HI


Answer:

When D-glucose is heated and treated with HI for a long period of time , then n-hexane is formed, which shows that all the six-carbon atoms are linked in a straight chain.




Question 10.

What happens when D-glucose is treated with the following reagents?

Bromine water


Answer:

When D-glucose is treated with Br2 water i.e., bromine water which is a mild oxidising agent, then we get D-gluconic acid as one of the product. This reaction assures the presence of carbonyl group which is available as an aldehydic group.




Question 11.

What happens when D-glucose is treated with the following reagents?

HNO3


Answer:

On being treated with HNO3 , D-glucose get oxidised which gives saccharic acid as final product. Saccharic acid is a di-carboxylic acid. This reaction confirms the presence of alcoholic group (-OH) in the glucose.




Question 12.

Enumerate the reactions of D-glucose which cannot be explained by its open chain structure.


Answer:

Open structure of D-glucose could not explain the following reactions:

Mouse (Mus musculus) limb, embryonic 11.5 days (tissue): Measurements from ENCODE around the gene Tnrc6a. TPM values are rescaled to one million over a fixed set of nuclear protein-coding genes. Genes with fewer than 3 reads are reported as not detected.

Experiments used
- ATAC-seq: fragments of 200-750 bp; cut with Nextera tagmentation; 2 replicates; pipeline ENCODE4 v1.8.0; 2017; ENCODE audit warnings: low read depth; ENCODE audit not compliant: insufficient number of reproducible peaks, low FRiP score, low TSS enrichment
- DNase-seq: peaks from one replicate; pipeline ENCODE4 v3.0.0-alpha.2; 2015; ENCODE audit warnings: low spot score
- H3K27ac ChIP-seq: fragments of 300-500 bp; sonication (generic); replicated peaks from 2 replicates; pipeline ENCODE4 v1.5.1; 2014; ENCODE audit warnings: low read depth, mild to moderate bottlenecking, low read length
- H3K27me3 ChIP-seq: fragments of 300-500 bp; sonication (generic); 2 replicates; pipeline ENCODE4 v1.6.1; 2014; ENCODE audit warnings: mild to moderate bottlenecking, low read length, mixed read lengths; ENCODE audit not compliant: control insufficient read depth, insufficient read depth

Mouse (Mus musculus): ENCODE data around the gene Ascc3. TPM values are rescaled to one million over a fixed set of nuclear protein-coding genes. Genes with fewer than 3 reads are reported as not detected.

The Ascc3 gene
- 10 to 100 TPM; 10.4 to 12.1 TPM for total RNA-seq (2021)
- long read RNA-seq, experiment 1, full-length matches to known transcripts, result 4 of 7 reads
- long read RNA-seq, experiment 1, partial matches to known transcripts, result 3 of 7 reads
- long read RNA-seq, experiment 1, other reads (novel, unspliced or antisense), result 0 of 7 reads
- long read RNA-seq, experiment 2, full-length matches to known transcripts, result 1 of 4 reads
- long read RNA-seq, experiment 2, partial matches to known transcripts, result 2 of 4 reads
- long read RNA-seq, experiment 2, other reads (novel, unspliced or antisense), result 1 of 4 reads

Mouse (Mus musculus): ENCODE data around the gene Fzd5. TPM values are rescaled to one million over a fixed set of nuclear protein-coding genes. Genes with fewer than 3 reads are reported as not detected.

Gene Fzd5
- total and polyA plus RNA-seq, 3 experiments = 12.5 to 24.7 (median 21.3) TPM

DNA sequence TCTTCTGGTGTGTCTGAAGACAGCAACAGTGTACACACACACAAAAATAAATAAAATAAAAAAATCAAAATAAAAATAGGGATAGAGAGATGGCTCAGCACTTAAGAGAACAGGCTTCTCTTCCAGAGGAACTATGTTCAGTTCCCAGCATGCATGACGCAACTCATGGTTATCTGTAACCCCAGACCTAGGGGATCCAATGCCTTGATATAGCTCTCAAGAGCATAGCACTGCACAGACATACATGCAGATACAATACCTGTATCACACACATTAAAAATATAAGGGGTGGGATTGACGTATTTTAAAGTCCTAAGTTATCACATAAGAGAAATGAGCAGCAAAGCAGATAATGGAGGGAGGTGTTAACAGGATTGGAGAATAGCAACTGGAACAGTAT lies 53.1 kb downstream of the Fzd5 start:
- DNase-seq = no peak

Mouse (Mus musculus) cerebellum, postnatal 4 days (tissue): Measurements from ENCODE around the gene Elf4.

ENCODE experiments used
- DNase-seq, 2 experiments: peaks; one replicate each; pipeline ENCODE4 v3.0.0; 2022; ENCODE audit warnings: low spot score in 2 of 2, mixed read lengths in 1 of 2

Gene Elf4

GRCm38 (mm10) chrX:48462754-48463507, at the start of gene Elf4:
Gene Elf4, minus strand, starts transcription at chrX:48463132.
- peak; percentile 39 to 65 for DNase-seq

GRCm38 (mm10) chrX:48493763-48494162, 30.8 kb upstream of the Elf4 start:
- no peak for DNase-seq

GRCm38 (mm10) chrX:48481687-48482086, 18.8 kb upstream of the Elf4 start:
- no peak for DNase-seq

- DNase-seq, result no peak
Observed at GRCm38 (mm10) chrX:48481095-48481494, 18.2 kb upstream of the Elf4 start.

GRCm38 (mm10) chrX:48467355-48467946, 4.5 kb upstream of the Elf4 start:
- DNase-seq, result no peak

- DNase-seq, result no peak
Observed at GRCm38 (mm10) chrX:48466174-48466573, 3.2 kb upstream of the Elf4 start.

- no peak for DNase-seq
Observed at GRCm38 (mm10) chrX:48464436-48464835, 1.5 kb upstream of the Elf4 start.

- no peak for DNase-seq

(i) Despite having the aldehyde group, glucose does not give 2,4 DNP test and Schiff’s test.


(ii) Glucose does not react with sodium hydrogen sulphite to form addition product.


(iii) The absence of free –CHO group is shown when the penta-acetate of glucose does not react with hydroxyl amine.


(iv) When glucose is heated with methanol in the presence of dry HCl gas, it forms two isomeric monomethyl derivatives known as α-D-glucoside and β-D-glucoside. Since only one molecule of methanol is used for the formation of methyl glucosided, these must be hemiacetals.



Question 13.

What are essential and non-essential amino acids? Give two examples of each type.


Answer:

(i) The amino acids which cannot be synthesized by the body are called essential amino acids. It must be obtained through diet. Example:- valine and leucine.

(ii) The amino acids which can be synthesized by the body are called non-essential amino acids. Example: - Glycine, Alanine.


Question 14.

Define the following as related to proteins

Peptide linkage


Answer:

When two molecule of –amino acids similar or different combine in this way that the amino group of one molecule with carboxy group of the other molecule, this result in the elimination of water molecule and the formation of new bond-CO NH- . This type of bond is called peptide bond or peptide linkage. The product of reaction is called dipeptide. For example, COOH group of valine combine with NH2 group of alanine, we get dipeptide Valylalanine (Val-Ala) as final product, as shown below:-